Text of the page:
Bernard Brogan to miss start of League

Dublin footballer recovering from similar groin injury to the one brother Alan suffered

Sports Minister Leo Varadkar with, left to right, Con Doherty, Daniella Moyles, Joe Canning, Bernard Brogan and Mark Pollock at the launch of Wings for Life World Run 2014 in aid of Spinal Cord reseach at Trinity College in Dublin. Photograph: Niall Carson/PA Wire

Sports Minister Leo Varadkar with, left to right, Con Doherty, Daniella Moyles, Joe Canning, Bernard Brogan and Mark Pollock at the launch of Wings for Life World Run 2014 in aid of Spinal Cord reseach at Trinity College in Dublin. Photograph: Niall Carson/PA Wire


Brothers are generally encouraged to share but Dublin footballer Bernard Brogan would have preferred to avoid suffering an identical injury, osteitis pubis, to elder sibling Alan. This groin problem was largely responsible for the latter missing out on an All-Ireland football winner’s medal last September.

The roles are reversed now with Alan, training away – he’s recovered from a subsequent hamstring injury – while Bernard is working through a rehabilitation programme.

Bernard, who scored 2-3 in a man-of-the-match performance in the All-Ireland final, won’t be available for the Dubs’ opening Allianz National League fixture against Kerry in a little under a fortnight as Jim Gavin’s charges begin the defence of that title.

The Westmeath match, the following weekend, might come around a little soon with the most plausible return date, the match against Cork on Saturday, March 1st; it comes following a three-week playing hiatus in the tournament.

Bernard Brogan explained: “After the Mayo game last year (semi-final in April) I kind of broke down a bit and took a month off before the summer.

“I never really caught fire again. I was struggling through the summer. I was getting through games but I wasn’t on top form. Now I’ve got a good bit of a break after the All-Ireland so, I’m good to go now in another couple of weeks.”

He had a minor surgical procedure just before Christmas and is working hard on his core fitness under the guidance of the Dublin medical team and physiotherapists.

He continued: “The last four years have been long years for Dublin. We’ve been in the semi -finals or finals.

“You start training at the end of December or the start of January so you run through until September and then you’ve got club football to play through.

“We’ve had some good years with them in the past as well. So we’ve had a lot of long years and it does take a toll on the body.

“I thought I played well during the (National) League (last year) and (then) just broke down, kind of lost momentum and I couldn’t find it for early parts of the championship.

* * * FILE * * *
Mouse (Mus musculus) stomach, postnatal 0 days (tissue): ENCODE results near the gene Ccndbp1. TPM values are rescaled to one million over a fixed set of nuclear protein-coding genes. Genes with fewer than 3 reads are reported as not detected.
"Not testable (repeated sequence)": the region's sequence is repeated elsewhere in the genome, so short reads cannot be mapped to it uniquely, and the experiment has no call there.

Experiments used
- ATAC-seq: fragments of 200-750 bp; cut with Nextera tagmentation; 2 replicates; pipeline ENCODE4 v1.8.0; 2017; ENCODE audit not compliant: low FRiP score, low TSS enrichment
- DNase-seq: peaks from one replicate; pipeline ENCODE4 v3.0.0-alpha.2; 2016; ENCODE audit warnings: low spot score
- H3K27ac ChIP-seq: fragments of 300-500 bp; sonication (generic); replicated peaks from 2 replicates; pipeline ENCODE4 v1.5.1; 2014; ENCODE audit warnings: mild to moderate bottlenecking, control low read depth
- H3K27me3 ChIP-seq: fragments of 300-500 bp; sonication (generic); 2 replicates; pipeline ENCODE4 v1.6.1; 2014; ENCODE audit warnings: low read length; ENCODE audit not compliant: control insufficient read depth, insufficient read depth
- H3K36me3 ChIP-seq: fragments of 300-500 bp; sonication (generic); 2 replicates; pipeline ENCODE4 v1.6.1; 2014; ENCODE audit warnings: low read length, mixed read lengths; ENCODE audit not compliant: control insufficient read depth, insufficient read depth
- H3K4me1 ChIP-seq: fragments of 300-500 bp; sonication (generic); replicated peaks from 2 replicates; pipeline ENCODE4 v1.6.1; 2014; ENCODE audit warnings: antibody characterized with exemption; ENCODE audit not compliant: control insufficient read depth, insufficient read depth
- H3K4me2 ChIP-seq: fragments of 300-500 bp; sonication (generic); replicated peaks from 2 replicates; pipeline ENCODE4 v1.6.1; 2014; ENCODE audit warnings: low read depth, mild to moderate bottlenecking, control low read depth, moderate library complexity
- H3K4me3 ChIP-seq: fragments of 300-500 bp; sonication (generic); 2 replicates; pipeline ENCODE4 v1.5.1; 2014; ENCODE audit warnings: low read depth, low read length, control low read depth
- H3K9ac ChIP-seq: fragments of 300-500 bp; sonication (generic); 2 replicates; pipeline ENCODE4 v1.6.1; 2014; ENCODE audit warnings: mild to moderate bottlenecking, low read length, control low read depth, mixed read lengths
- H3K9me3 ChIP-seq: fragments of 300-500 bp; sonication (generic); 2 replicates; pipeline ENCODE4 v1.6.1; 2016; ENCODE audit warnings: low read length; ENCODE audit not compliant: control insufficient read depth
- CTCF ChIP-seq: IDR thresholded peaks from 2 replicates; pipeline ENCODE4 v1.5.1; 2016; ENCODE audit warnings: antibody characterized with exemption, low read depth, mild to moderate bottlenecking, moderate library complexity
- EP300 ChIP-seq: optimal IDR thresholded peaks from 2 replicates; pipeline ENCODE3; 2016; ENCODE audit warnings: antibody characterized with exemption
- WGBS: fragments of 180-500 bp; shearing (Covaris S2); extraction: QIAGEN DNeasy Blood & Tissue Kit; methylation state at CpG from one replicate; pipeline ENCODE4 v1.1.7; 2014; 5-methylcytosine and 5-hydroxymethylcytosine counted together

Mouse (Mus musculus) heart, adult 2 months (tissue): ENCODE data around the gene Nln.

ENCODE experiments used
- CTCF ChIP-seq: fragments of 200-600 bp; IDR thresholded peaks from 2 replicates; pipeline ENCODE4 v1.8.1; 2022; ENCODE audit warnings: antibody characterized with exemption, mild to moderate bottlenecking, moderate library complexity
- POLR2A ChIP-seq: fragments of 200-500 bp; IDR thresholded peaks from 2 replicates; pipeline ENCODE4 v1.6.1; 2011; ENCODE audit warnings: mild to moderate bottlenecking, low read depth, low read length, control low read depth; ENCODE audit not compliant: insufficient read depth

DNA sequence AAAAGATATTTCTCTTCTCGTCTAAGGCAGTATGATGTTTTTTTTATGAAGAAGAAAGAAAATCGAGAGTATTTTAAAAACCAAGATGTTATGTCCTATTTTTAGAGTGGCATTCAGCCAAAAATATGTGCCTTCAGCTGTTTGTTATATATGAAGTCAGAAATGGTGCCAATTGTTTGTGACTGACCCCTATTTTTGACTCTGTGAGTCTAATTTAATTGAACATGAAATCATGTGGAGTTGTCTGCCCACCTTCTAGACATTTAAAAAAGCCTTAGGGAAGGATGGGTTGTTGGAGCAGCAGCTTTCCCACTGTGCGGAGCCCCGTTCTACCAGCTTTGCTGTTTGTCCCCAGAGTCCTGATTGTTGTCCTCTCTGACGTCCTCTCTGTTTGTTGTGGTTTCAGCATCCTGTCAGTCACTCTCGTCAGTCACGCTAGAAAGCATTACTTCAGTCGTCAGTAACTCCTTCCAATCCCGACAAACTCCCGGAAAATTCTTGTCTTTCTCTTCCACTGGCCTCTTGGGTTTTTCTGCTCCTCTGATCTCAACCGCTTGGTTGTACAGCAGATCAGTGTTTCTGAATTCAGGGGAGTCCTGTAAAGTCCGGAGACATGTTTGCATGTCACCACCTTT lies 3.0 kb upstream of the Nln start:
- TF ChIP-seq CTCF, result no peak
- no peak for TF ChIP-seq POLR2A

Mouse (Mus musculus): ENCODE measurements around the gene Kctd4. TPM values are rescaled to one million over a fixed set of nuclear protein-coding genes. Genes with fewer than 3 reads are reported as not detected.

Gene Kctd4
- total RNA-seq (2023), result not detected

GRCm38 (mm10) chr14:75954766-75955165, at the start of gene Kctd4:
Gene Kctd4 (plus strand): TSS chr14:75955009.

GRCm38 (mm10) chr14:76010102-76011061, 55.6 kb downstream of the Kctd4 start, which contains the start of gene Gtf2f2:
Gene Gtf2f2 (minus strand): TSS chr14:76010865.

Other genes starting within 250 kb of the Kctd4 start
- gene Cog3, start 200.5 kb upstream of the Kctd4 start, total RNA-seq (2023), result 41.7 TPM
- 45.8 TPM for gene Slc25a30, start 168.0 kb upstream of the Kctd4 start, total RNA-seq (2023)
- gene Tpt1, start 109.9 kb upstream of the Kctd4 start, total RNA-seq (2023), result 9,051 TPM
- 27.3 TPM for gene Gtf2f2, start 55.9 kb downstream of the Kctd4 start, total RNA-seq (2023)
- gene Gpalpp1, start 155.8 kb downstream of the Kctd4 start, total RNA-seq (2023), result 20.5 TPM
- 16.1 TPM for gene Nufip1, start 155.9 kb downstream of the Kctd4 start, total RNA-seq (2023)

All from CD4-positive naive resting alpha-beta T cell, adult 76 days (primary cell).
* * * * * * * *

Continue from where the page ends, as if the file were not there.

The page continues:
“The leg wasn’t really bad but I was carrying it a bit. Just some of the sprint power I had and the kicking . . . the thing was, I wasn’t able to go out and practise my kicking, which I usually do twice a week as well as training.

“I wasn’t able to get out and get my eye in. That’s what really affected me. So this year I want to be able to do it right and get it (injury) out of the way early and get my preparation right.

“Last year I wanted to play as much as I could, so I played O’Byrne Cup, went straight into the League, played with Leinster (in the interprovincial championship). I played 11 weeks in a row, or something like that, and I just broke down.

“I was a bit naïve. I was moving well and I wanted to keep on playing. But I broke down. So as much as you need to play and as a forward, you want to get as much game time and get your eye in, you do have to rest the body as well.

“This year when we play, hopefully we’ll have a good run in the League and I’ll be able to get some games. It’s all about getting momentum as a forward.”

The fact Alan suffered an identical injury means Bernard can avoid the pitfalls his brother suffered. The latter explained: “It’s the exact same situation. So I have his guidance. He went through it and he had a couple of breakdowns throughout his comeback. He knows what needs to be done. The medical team have seen it all through him so I’m good hands.

“I think they’ve got the better of it now. Alan’s back playing now. He played with the club all through the B Championship. He’s had no side effects so I was just following his recovery path and hopefully that will be the end of it.”

Bernard is hoping the two will share game time in the blue jersey once again.

“I’m not going to speak for him but we’re hoping he’ll make the call. He’s been out at training already so he could be in the shout for the coming League games.

“But that’s the decision he has to make. I’m not sure. But we’ll be pushing him in the direction to play another year or two anyway.”

Dubs manager Gavin successfully blended the new and more familiar faces en route to winning the League last season and Brogan expects a similar philosophy.

“There is a lot of talent there coming through and he (Gavin) will want to have a look at them.

“There are another two or three lads who have played well in the O’Byrne Cup so I would say he will have a look at them.

“And I’d say he’ll want to keep lads fresh as well. There will be no one playing eight games on the trot or anything like that. He’ll chop and change things. But he’ll be going out to win every game and the further you get in the League, the better it is for your Championship.”

Brogan was speaking at the launch of the Wings for Life Foundation – it funds research into spinal cord injuries – World Run 2014 at Trinity College.

Some 150,000 runners in 40 countries will take part in the event. There are 5,000 places for the Irish leg, on May 4th over a Ring of Kerry route. Details at